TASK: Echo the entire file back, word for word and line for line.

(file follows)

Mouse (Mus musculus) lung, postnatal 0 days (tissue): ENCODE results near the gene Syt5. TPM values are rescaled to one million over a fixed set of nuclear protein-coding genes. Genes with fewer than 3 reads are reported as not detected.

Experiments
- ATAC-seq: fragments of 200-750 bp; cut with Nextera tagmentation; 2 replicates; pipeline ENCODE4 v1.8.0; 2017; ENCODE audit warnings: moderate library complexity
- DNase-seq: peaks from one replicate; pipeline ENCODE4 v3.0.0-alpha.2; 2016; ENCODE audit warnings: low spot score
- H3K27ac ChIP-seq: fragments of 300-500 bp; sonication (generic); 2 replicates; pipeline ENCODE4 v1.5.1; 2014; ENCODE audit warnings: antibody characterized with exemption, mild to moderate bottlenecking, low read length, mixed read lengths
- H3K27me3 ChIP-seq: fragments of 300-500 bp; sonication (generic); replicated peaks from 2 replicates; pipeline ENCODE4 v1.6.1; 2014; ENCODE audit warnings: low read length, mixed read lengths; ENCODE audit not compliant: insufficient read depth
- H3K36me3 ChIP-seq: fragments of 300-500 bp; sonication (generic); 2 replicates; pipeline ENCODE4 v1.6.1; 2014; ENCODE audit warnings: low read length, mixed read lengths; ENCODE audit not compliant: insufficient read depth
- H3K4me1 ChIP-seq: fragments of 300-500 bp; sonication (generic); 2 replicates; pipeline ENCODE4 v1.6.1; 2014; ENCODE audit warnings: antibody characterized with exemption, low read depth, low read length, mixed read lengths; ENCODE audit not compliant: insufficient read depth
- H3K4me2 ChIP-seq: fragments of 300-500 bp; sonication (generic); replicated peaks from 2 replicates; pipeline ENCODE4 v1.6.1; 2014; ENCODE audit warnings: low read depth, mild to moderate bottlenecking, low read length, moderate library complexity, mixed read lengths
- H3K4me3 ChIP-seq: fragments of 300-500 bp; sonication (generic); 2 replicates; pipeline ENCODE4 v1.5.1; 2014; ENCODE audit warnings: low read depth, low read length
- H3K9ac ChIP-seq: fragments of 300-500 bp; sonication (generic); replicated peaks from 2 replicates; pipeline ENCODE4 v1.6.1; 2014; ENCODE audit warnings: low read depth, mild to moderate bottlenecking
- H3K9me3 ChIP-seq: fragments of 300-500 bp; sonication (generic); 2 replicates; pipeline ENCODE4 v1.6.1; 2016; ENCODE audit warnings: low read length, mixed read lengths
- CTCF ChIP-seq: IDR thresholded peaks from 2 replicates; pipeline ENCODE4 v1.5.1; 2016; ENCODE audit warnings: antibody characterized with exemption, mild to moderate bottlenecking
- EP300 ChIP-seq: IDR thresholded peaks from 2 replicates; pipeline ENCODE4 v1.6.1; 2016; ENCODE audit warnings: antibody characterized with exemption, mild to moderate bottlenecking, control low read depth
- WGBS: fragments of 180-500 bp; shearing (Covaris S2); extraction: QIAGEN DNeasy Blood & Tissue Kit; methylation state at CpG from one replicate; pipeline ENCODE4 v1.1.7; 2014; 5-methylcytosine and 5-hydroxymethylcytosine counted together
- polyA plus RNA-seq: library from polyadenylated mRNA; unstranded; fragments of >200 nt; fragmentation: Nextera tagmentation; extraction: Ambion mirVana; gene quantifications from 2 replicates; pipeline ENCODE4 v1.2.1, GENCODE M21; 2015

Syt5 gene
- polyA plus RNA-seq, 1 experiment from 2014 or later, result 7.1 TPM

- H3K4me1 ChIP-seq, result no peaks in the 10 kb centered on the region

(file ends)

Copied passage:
Mouse (Mus musculus) lung, postnatal 0 days (tissue): ENCODE results near the gene Syt5. TPM values are rescaled to one million over a fixed set of nuclear protein-coding genes. Genes with fewer than 3 reads are reported as not detected.

Experiments
- ATAC-seq: fragments of 200-750 bp; cut with Nextera tagmentation; 2 replicates; pipeline ENCODE4 v1.8.0; 2017; ENCODE audit warnings: moderate library complexity
- DNase-seq: peaks from one replicate; pipeline ENCODE4 v3.0.0-alpha.2; 2016; ENCODE audit warnings: low spot score
- H3K27ac ChIP-seq: fragments of 300-500 bp; sonication (generic); 2 replicates; pipeline ENCODE4 v1.5.1; 2014; ENCODE audit warnings: antibody characterized with exemption, mild to moderate bottlenecking, low read length, mixed read lengths
- H3K27me3 ChIP-seq: fragments of 300-500 bp; sonication (generic); replicated peaks from 2 replicates; pipeline ENCODE4 v1.6.1; 2014; ENCODE audit warnings: low read length, mixed read lengths; ENCODE audit not compliant: insufficient read depth
- H3K36me3 ChIP-seq: fragments of 300-500 bp; sonication (generic); 2 replicates; pipeline ENCODE4 v1.6.1; 2014; ENCODE audit warnings: low read length, mixed read lengths; ENCODE audit not compliant: insufficient read depth
- H3K4me1 ChIP-seq: fragments of 300-500 bp; sonication (generic); 2 replicates; pipeline ENCODE4 v1.6.1; 2014; ENCODE audit warnings: antibody characterized with exemption, low read depth, low read length, mixed read lengths; ENCODE audit not compliant: insufficient read depth
- H3K4me2 ChIP-seq: fragments of 300-500 bp; sonication (generic); replicated peaks from 2 replicates; pipeline ENCODE4 v1.6.1; 2014; ENCODE audit warnings: low read depth, mild to moderate bottlenecking, low read length, moderate library complexity, mixed read lengths
- H3K4me3 ChIP-seq: fragments of 300-500 bp; sonication (generic); 2 replicates; pipeline ENCODE4 v1.5.1; 2014; ENCODE audit warnings: low read depth, low read length
- H3K9ac ChIP-seq: fragments of 300-500 bp; sonication (generic); replicated peaks from 2 replicates; pipeline ENCODE4 v1.6.1; 2014; ENCODE audit warnings: low read depth, mild to moderate bottlenecking
- H3K9me3 ChIP-seq: fragments of 300-500 bp; sonication (generic); 2 replicates; pipeline ENCODE4 v1.6.1; 2016; ENCODE audit warnings: low read length, mixed read lengths
- CTCF ChIP-seq: IDR thresholded peaks from 2 replicates; pipeline ENCODE4 v1.5.1; 2016; ENCODE audit warnings: antibody characterized with exemption, mild to moderate bottlenecking
- EP300 ChIP-seq: IDR thresholded peaks from 2 replicates; pipeline ENCODE4 v1.6.1; 2016; ENCODE audit warnings: antibody characterized with exemption, mild to moderate bottlenecking, control low read depth
- WGBS: fragments of 180-500 bp; shearing (Covaris S2); extraction: QIAGEN DNeasy Blood & Tissue Kit; methylation state at CpG from one replicate; pipeline ENCODE4 v1.1.7; 2014; 5-methylcytosine and 5-hydroxymethylcytosine counted together
- polyA plus RNA-seq: library from polyadenylated mRNA; unstranded; fragments of >200 nt; fragmentation: Nextera tagmentation; extraction: Ambion mirVana; gene quantifications from 2 replicates; pipeline ENCODE4 v1.2.1, GENCODE M21; 2015

Syt5 gene
- polyA plus RNA-seq, 1 experiment from 2014 or later, result 7.1 TPM

- H3K4me1 ChIP-seq, result no peaks in the 10 kb centered on the region